Suffering an unexpected injury is already stressful enough, but especially when it impacts your ability to work. Fortunately, you have options like Social Security Disability benefits that can provide financial support.
After some time away from work to heal and recover, you may feel the desire to return to work. However, what does this decision mean for your SSD benefits? Will returning to work compromise your eligibility?
Trial work period
You can reach out to the Social Security Administration and inform them of your desire to return to work. A trial work period typically lasts about 9 months. During this time, you can assess your situation along with your employer to determine which modifications will allow you to resume your work responsibilities. Throughout your trial work period, you will receive at least a portion of your benefits.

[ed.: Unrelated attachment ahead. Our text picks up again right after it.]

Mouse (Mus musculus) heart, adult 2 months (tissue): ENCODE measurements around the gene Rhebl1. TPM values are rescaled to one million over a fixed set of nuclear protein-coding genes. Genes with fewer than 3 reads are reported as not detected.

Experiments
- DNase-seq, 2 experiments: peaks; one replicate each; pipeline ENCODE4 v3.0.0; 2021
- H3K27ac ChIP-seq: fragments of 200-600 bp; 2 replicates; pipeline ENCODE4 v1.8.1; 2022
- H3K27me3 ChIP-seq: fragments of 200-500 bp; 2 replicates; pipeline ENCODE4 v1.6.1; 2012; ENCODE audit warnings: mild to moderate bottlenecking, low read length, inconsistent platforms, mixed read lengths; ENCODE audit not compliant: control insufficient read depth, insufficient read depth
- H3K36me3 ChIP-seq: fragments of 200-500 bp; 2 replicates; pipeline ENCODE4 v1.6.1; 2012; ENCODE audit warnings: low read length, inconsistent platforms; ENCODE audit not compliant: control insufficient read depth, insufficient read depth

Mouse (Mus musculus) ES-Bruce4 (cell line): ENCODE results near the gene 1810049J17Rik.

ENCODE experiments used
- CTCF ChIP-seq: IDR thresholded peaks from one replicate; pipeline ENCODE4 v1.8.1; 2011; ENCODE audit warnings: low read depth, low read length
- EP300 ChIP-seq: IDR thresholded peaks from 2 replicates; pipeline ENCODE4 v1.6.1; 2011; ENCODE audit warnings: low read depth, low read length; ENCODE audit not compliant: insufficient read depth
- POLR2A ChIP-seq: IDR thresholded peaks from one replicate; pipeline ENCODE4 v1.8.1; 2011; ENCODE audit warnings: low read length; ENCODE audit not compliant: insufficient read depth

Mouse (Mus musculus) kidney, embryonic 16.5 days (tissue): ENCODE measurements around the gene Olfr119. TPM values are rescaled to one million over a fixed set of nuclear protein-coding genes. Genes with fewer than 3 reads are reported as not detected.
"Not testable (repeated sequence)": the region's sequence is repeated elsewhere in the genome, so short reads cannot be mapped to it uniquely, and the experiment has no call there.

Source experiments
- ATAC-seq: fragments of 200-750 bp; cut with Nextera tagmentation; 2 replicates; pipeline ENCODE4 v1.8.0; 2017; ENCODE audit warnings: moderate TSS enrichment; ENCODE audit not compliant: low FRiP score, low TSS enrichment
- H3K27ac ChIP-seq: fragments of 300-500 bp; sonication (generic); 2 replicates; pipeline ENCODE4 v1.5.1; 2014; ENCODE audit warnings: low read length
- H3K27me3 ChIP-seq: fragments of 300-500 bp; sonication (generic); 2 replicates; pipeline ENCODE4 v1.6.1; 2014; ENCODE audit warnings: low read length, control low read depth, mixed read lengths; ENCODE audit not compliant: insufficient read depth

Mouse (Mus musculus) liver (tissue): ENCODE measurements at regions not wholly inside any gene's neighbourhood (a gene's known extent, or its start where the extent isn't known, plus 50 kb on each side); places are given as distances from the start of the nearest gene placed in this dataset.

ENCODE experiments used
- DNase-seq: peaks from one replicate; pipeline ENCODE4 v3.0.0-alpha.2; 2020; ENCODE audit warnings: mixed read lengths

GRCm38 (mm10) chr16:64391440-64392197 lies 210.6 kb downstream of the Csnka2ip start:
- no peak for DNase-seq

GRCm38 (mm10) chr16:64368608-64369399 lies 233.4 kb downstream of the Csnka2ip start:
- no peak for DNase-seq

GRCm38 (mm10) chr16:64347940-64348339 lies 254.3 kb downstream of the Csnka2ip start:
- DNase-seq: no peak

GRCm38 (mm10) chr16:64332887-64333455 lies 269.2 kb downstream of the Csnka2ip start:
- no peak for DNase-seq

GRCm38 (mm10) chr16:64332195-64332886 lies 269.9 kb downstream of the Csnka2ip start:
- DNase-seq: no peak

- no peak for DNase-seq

After your trial work period ends the Social Security Administration will determine whether or not your benefits will continue. If your return to work is successful, but you still need modifications, you may receive ongoing support to offset the costs of those changes.
Communication is key
Communicating any changes to your situation to the Social Security Administration will prevent the disappointment of severed benefits due to miscommunication. According to the Social Security Administration, you uphold the responsibility of updating them as your medical condition improves.
Returning to work without telling them could not only compromise your benefits completely but create legal trouble as well. Staying in communication with them can also give you access to ongoing support such as work incentives they provide to help you transition back to the workplace.